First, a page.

Book review from R2 Magazine – November 2016
Attila The Stockbroker
(Cherry Red Books) www.attilathestockbroker.com
ISBN 978-1-909454-30-9Softcover. 298pp
I’m not entirely sure how for thirty years I avoided actually seeing Attila The Stockbroker live. I was aware of this ‘ranting’ poet and remember discussing his ironic fascination with Albania with friends who had seen him in the mid-80s. I think I had dismissed him as some kind of rabid apologist for totalitarian regimes and then forgot pretty much all about him until Blyth Power’s thirtieth anniversary concert where it gradually dawned on me that the gnarly grey-haired chap compering was, in fact, Attila himself.
Firstly I was taken in by the humour and wry approach to politics: this was clearly someone who saw the absurdity in everything, including himself. In fact especially in himself. And then he read a poem that made me cry; it’s included in this autobiography and is about his difficult relationship with his step-father: ‘But later we learned so much/and something new began/And here’s a poem I wrote for you/you decent, gentle man.’ There were layers of complexity here that I had foolishly dismissed. I think it comes down to the quotation on the T-shirt Attila wears on the cover of this book. It is Liverpool poet Adrian Mitchell’s manifesto for poetry: ‘Most people ignore most poetry because most poetry ignores most people.’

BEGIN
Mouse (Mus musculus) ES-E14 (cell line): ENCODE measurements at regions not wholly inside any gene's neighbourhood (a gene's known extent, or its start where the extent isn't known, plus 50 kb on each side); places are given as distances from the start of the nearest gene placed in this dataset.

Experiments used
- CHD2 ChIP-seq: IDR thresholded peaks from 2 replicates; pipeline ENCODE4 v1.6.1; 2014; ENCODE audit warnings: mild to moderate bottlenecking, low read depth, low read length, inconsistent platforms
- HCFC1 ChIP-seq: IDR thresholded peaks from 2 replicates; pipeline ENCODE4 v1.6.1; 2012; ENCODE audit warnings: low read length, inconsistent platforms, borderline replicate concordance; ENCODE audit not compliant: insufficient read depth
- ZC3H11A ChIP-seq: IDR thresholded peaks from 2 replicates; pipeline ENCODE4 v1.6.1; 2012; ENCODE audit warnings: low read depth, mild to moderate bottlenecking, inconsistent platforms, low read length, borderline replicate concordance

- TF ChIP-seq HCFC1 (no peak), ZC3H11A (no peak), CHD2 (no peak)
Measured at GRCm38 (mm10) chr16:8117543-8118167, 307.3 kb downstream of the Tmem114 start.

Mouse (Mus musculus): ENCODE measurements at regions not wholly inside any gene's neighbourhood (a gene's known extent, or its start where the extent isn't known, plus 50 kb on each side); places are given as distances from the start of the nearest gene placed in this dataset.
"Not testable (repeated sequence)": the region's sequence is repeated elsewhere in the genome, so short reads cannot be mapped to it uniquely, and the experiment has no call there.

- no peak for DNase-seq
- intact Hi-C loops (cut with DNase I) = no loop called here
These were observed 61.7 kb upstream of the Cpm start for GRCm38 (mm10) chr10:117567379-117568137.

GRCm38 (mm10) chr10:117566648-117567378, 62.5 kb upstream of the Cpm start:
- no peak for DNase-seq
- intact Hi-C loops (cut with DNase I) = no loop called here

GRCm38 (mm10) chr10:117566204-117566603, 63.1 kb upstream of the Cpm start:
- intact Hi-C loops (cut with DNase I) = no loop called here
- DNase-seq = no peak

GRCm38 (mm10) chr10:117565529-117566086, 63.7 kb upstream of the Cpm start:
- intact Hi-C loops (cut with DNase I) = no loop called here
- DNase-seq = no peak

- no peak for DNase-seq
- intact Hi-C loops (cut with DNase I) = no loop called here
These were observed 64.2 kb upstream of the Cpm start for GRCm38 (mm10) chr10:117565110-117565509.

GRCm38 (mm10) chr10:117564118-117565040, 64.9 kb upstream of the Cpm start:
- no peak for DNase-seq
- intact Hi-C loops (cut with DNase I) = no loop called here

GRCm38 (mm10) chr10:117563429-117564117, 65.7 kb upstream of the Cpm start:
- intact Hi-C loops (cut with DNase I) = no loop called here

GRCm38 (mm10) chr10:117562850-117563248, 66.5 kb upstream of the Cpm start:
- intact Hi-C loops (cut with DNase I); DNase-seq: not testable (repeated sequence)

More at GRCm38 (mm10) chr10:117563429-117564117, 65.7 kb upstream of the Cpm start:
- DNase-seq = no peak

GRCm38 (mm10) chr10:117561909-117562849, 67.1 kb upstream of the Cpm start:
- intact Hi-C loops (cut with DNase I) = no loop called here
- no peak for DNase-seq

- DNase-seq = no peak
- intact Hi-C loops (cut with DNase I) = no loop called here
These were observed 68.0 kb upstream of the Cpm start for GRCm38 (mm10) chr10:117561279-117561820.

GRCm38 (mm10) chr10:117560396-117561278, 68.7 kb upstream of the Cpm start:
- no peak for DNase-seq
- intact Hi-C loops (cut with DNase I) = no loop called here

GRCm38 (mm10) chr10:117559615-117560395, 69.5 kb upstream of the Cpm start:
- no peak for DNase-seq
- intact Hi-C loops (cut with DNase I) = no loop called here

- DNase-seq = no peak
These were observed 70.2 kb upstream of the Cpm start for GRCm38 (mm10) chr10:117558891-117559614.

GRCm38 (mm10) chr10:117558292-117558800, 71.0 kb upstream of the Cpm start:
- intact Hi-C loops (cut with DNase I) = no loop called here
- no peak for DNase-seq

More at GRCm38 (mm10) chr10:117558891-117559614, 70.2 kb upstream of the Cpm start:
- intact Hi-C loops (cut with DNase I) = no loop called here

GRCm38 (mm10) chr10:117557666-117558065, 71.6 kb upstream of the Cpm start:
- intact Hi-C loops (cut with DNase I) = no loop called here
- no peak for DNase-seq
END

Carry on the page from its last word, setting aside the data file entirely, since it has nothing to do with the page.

Firstly the book is well written, after all Attila clearly has a way with words which is why he’s a poet. The only minor niggle I had were the number of times a person or incident is brought up in the narrative for the reader to be told, ‘But more of that later.’ Secondly this goes well beyond the realms of simply telling the Attila story and is more a social history of the punk and radical left scene from 1980 to today: from the angry young ‘ranting poet’ of the early-80s to the contented middle-aged performance poet of 2015. Although I guess ‘contented’ is hardly the right word.
There are some interesting diversions along the way. Although the miners’ strike, the battle of Wapping and the dissolution of the Eastern bloc are hardly diversions for a leftist in the 1980s. One of the most fascinating chapters discusses Attila’s experiences touring in the pre-unification German Democratic Republic. He is not blind to the failings of the state, but is disappointed when the possibility to create a new kind of society as the Soviet bloc disintegrated was lost by a mindless stampede towards western capitalism.
Along the way we find out about football, particularly Attila’s dedication to Brighton and Hove Albion; his family, including one very moving chapter dedicated to a poem about his mother’s experiences with Alzheimer’s; and some bit parts from other ‘ranting poets’ including Steven ‘Seething’ Wells, Porky the Poet (now Phil Jupitus) and R2’s own Nick Toczek.
What is most impressive is that, despite the disinterest of record companies and publishers, Attila has continued his tongue-in-cheek criticism of capitalism through self-publicity and cottage industry.